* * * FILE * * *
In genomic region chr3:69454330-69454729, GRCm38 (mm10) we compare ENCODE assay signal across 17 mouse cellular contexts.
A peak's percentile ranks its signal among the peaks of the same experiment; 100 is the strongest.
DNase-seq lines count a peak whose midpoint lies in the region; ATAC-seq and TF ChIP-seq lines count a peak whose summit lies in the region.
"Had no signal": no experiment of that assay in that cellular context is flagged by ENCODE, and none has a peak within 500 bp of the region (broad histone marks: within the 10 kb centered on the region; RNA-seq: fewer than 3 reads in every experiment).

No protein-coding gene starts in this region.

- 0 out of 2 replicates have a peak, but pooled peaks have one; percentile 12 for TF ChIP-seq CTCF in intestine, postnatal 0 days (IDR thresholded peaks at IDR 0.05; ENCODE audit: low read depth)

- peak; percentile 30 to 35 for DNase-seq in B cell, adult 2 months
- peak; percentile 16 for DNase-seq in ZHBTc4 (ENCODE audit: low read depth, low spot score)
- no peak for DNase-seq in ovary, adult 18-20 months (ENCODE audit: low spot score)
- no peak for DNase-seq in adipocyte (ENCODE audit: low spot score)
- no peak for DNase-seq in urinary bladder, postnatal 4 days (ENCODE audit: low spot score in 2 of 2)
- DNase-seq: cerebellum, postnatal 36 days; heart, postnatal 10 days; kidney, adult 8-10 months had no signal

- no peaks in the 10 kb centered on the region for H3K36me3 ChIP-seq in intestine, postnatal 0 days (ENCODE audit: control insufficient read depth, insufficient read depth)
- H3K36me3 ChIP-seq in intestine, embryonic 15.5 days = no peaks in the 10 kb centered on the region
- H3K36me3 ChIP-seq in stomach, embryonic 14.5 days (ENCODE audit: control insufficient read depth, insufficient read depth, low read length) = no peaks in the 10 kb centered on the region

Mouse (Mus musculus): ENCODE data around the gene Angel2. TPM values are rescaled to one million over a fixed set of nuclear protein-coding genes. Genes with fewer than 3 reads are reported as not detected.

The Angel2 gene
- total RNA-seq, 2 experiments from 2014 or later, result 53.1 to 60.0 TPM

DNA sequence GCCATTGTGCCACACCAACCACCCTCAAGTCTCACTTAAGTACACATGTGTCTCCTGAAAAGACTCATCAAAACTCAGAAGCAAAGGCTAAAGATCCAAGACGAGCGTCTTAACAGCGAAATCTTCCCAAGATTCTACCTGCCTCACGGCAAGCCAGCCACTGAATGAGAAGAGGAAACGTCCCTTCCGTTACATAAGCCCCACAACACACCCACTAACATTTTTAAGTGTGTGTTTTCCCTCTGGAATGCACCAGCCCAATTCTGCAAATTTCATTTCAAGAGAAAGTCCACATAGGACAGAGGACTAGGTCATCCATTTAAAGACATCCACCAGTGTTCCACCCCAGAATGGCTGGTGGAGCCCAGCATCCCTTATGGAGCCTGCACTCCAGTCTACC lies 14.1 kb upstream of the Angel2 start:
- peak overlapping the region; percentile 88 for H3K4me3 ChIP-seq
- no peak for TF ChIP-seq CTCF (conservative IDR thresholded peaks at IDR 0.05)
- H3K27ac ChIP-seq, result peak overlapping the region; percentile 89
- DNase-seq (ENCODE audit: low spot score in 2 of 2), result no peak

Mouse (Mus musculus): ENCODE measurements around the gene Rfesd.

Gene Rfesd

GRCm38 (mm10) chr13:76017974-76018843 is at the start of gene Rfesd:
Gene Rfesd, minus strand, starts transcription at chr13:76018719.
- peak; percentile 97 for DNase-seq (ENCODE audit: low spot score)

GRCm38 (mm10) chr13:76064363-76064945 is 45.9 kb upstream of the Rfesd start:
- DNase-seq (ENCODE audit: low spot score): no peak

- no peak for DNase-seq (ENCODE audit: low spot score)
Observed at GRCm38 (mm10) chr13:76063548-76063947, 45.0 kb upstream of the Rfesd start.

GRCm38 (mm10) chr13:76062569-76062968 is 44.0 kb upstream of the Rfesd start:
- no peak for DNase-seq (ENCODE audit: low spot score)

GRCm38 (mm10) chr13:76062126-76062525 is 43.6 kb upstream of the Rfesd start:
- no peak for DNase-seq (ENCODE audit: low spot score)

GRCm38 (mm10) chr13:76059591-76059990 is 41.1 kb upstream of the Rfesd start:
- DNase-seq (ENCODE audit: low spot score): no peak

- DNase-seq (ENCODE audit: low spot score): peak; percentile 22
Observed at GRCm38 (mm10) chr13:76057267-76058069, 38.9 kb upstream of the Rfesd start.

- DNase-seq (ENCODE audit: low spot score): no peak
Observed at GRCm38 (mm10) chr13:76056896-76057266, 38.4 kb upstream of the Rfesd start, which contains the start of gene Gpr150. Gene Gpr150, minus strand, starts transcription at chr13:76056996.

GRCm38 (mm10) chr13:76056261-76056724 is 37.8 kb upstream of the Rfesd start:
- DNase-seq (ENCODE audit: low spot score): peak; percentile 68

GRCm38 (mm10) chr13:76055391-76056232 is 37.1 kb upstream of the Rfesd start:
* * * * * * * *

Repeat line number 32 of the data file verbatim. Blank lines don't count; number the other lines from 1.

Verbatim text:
Observed at GRCm38 (mm10) chr13:76063548-76063947, 45.0 kb upstream of the Rfesd start.